Likewise of signal importance are two federally funded events in Berlin, MaerzMusik and Musikfest. While Musikfest foregrounds “moderately modern” music, MaerzMusik (“Music in March” Contemporary Music Festival) is committed to cross-genre experimentation, billing not only orchestral and ensemble works, but all manner of concertante, theatrical and installation-based numbers – with abundant forays into pop culture, jazz and world music. The festival’s contours are reinforced by spotlighting individual countries all the way from the Baltic to Brazil and conceptual topographies like “The Desert” or “Collecting”. In 2002 MaerzMusik took the place of the Musik-Biennale, an erstwhile showcase for avant-garde music in East Berlin that was taken over by the Berlin Festspiele after German reunification.
The Saxon capital has also been funding a festival of its own since 1987. The Dresdner Tage der zeitgenössischen Musik (Dresden Contemporary Music Festival) always approaches avant-garde music from a specific angle: “Music and City” or “Music and Film” are among the past themes it has explored not only musically, but also within the framework of a colloquium. The Dresdner Zentrum für zeitgenössische Musik (Dresden Center for Contemporary Music), which runs the event, is now part of the Europäisches Zentrum der Künste Hellerau (European Arts Center in Hellerau).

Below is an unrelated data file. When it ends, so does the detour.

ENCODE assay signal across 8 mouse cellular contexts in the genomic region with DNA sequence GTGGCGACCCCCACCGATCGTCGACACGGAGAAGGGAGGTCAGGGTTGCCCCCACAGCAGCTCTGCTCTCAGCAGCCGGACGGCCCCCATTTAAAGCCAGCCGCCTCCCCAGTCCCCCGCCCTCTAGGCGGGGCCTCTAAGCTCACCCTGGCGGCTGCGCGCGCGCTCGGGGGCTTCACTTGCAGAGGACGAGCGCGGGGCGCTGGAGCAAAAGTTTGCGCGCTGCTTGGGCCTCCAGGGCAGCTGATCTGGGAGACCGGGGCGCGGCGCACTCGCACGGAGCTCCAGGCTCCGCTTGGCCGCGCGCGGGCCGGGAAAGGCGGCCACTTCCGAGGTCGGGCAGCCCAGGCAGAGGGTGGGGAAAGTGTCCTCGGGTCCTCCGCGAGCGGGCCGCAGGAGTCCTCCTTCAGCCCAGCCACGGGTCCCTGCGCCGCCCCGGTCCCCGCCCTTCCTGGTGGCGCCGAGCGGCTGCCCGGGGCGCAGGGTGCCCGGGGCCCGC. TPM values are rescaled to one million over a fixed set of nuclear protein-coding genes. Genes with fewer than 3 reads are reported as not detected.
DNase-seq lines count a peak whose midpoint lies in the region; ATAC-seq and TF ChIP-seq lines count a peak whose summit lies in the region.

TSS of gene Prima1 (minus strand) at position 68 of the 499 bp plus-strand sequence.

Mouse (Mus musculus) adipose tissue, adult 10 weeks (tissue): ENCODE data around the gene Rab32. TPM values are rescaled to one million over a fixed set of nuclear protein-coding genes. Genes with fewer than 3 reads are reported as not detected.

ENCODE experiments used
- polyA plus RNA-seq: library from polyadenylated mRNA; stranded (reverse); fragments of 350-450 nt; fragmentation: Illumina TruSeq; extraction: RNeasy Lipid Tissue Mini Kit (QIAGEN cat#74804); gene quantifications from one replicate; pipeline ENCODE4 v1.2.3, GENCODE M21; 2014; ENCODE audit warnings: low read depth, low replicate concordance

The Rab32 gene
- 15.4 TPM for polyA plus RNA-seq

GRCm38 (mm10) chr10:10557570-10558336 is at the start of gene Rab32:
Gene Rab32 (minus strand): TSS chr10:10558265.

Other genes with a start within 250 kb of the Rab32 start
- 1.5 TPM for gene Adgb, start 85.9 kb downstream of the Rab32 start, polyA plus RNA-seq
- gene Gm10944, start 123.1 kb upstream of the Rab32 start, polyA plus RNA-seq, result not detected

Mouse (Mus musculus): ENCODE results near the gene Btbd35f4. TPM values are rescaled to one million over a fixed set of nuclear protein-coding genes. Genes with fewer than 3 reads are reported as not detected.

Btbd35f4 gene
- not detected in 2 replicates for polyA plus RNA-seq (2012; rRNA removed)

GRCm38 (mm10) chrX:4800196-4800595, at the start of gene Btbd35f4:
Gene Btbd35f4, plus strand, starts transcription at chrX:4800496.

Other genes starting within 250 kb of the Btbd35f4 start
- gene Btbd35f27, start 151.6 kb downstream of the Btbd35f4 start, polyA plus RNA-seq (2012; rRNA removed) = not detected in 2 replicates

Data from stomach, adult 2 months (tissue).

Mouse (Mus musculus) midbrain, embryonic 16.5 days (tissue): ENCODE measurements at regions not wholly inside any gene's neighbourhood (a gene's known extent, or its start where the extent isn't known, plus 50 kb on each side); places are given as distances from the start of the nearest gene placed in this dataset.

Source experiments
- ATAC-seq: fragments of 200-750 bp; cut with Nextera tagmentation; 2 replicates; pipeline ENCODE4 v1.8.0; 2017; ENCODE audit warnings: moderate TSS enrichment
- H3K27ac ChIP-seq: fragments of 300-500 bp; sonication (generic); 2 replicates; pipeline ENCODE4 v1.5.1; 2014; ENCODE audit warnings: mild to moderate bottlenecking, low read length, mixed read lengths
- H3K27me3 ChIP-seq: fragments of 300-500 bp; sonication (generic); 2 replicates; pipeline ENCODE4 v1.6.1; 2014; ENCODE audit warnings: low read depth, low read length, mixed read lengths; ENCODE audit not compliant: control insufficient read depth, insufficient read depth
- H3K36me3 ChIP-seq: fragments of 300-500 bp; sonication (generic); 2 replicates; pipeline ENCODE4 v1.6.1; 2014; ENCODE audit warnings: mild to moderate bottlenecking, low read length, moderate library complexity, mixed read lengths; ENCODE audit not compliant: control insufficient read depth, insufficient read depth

The ECLAT festival in Stuttgart has gained nationwide renown since it debuted in 1980. It takes a transdisciplinary approach to the music of our day and gives the young generation of aspiring artists a hearing. ECLAT is part of the Stuttgart society Musik der Jahrhunderte (“Music of the Centuries”), which also holds a series of modern music concerts.
The MusikTriennale in Cologne, started up by the City and its philharmonic orchestra in 1997, has enjoyed resounding success by bringing together various institutions of the one-time “capital of contemporary music” and by top-billing big orchestras and renowned artists to interpret 20th- and 21st-century music, while taking on works of the Romantic tradition as well. Cologne attracted considerable notice for its large-scale retrospectives on the oeuvre of Luigi Nono in 2004 and Luciano Berio in 2007.
The Munich Biennale, founded on the initiative of Hans Werner Henze, focuses entirely on contemporary music theatre. This biennial has been probing opera’s potential since 1988: director Peter Ruzicka has won over many a young composer to the lure of opera, including in recent years Mark André, Jörg Widmann, Enno Poppe, Klaus Lang and Carola Bauckholt.